Dirk Nowitzki is confident the Dallas Mavericks will make the playoffs. And he's confident their experience will prove valuable once the postseason begins. But Nowitzki also understands the reality facing his team:
Repeating as NBA champions isn't going to be easy for the Mavs, who have dug themselves quite the hole this season.
"It's tough," Nowitzki said. "If you are bottom four, you are basically starting out on the road right away. Last year, we at least had home court through the first round. So, basically, if we want to go to the Western Conference finals, we have to win a lot of road games – and we haven't won a lot of games on the road.
"Hey, but it is what it is. … Rested, I still like our chances."
The Mavericks (34-26) sit in sixth place in the West with a 2½-game lead over the ninth-place Phoenix Suns. Their season has been filled with challenges from the start. Dallas officials didn't re-sign starting center Tyson Chandler, starting guard DeShawn Stevenson and reserve guard J.J. Barea in the offseason, allowing the franchise to maintain financial flexibility for this summer when New Jersey Nets All-Star Deron Williams, a Dallas native, can become a free agent. All-Star center Dwight Howard also looked like he would be available until he opted at the trade deadline to stay another season with the Orlando Magic.
Jason Kidd, Jason Terry, Delonte West, Kelenna Azubuike, Vince Carter, Brandan Wright, Yi Jianlian, Brian Cardinal and Ian Mahinmi could all become free agents for the Mavericks this summer. Terry said the uncertain future has weighed on the players.
"I go out there every day with that on my mind," Terry said. "It's reality. I could possibly not be in this uniform next year. It affects a lot of us.
"Over 50 percent of our team will be [free agents] next year. It's tough."
And that doesn't include Lamar Odom, who is already gone from the team and will likely be traded or bought out this summer. The Mavs had high hopes for Odom after acquiring him from the Los Angeles Lakers for an $8.9 million trade exception and a protected first-round pick. But Odom reported to the Mavericks in poor shape, struggled on the court and never adjusted. He took a leave of absence midway through the season, but his play never improved after he returned to the team.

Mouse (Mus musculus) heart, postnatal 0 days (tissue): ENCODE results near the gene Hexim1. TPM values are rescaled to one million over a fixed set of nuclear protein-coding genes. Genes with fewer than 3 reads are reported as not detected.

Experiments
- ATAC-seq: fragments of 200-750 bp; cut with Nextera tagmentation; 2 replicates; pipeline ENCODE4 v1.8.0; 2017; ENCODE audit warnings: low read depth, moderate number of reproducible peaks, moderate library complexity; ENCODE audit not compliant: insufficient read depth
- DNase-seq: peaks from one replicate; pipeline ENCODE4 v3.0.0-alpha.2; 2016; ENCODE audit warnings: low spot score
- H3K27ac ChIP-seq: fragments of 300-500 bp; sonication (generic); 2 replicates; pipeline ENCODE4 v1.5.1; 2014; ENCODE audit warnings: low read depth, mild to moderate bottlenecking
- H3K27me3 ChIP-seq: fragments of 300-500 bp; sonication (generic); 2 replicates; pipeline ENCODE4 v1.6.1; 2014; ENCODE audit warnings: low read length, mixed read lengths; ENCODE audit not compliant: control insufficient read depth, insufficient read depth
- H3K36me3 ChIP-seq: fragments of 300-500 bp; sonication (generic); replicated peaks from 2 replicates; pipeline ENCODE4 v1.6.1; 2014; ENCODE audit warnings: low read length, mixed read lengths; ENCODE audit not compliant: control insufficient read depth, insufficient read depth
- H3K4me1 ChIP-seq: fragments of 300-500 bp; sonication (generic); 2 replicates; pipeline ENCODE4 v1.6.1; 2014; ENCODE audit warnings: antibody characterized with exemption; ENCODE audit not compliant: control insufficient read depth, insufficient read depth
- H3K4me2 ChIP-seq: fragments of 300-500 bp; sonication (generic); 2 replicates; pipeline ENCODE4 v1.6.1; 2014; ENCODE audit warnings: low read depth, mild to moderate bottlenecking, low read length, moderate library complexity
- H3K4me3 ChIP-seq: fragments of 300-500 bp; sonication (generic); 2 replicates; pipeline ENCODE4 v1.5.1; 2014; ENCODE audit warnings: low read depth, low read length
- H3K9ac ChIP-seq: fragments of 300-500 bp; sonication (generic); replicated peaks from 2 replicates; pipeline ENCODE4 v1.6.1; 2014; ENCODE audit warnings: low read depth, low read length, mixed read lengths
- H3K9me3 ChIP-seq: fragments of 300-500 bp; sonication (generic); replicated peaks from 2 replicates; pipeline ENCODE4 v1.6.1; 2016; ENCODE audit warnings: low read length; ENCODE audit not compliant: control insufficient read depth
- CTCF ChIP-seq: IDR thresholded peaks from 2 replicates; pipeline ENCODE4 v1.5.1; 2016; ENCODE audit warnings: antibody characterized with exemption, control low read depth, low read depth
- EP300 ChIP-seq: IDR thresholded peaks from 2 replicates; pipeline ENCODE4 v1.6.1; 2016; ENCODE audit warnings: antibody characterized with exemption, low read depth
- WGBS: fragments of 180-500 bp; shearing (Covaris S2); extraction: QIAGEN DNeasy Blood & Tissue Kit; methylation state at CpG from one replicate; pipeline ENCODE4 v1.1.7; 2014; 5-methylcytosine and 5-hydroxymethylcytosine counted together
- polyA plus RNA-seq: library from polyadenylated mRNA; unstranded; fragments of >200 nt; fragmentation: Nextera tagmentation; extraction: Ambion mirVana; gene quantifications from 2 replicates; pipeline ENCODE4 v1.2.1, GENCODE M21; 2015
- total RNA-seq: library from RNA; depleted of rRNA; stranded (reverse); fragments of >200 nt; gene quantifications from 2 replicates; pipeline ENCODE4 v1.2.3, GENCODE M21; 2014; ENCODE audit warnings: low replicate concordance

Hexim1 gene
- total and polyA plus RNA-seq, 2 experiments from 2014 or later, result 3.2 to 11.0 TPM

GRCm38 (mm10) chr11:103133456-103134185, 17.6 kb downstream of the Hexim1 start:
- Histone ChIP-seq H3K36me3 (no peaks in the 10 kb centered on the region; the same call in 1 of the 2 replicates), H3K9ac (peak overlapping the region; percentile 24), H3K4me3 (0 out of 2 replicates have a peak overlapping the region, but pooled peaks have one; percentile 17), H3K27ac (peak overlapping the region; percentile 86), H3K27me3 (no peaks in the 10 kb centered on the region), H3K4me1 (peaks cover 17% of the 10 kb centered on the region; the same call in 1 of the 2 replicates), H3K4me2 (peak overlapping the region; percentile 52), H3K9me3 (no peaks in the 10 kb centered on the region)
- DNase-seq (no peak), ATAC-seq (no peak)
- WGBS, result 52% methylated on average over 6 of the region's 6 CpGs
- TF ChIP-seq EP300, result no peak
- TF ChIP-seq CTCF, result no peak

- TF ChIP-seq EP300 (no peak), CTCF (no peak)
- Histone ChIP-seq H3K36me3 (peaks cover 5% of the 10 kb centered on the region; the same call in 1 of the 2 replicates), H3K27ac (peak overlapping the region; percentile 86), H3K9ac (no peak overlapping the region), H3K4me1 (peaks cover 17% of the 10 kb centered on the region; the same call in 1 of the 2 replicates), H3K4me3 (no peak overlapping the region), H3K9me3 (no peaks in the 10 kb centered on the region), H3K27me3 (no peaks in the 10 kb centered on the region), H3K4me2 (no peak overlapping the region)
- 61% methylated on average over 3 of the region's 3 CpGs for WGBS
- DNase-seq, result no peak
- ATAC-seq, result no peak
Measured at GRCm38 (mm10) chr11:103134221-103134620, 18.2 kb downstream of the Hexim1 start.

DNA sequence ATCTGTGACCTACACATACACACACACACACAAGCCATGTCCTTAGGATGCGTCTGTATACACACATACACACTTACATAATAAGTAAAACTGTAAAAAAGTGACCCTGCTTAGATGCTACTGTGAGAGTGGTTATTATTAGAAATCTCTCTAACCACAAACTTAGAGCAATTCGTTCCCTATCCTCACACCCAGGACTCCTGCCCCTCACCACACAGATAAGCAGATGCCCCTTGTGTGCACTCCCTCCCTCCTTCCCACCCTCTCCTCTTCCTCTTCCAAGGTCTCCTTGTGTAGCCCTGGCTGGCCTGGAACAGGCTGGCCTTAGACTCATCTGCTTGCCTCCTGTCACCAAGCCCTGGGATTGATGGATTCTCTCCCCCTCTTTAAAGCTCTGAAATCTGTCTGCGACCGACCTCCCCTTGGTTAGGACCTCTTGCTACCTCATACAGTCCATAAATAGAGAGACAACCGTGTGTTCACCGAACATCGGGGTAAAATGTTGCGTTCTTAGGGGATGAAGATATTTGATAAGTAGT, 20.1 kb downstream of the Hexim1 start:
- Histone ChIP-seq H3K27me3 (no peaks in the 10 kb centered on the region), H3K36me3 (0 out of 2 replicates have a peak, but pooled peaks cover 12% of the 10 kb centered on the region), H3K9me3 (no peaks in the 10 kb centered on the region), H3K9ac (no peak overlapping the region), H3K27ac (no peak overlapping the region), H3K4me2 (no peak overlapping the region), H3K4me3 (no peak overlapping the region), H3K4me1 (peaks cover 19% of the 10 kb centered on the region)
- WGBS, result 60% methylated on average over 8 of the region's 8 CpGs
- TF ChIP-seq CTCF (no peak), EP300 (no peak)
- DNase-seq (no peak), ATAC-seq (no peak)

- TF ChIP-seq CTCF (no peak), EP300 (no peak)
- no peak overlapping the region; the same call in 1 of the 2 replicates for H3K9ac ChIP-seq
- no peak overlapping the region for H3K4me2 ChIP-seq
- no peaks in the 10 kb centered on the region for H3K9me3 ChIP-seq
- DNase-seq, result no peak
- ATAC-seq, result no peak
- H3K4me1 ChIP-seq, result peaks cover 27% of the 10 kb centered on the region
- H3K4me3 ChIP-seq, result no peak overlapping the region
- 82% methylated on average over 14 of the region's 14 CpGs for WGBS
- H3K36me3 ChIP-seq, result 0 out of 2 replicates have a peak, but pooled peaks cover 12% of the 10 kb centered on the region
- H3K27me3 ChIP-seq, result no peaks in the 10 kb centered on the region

Mavs owner Mark Cuban chided Odom for his listless play at halftime of a game this month, and the two decided it would be best to part ways.
"It's over with," Mavs coach Rick Carlisle said.
"We tried to make it work, obviously, but sometimes it just doesn't work," said Nowitzki, who said he wouldn't "bash" his former teammate. "He even tried. But, ultimately, we got to move on."
The Mavs admit they're still adjusting to each other. Kidd has missed 16 games this season. West and center Brendan Haywood, new additions to the starting lineup, have missed 22 and 11 games, respectively.
The Mavs have used 12 different starting lineups but appear to be gaining some traction as the playoffs near.
"We are getting better," Kidd said. "We understand each other. We have a couple new guys in positions where we are asking them to do what J.J., Tyson and D-Steve have done. I think guys are starting to feel a little bit more comfortable and are playing a little bit better."
Only two of Dallas' final six regular-season games are at home. But the Mavs will get a chance to rest before the playoffs: They have four days off before their April 26 regular-season finale in Atlanta.
And Cuban doesn't think the Mavs are in all that different a position than they were last season. They also struggled a year ago – and went on to beat the Portland Trail Blazers in the first round, sweep the Los Angeles Lakers in the second round, beat the Oklahoma City Thunder in the West finals and knock off the Miami Heat in the NBA Finals.
"It was a year ago this week that the coach of the [Denver] Nuggets was saying he wanted to play the Mavs in the playoffs," Cuban said. "At this point last year it wasn't like everyone was saying, 'This is a dominant team,' or, 'They're the team to beat.' It was the exact opposite.
"They were saying, 'These guys have no chance.' That's what everyone is saying right now."
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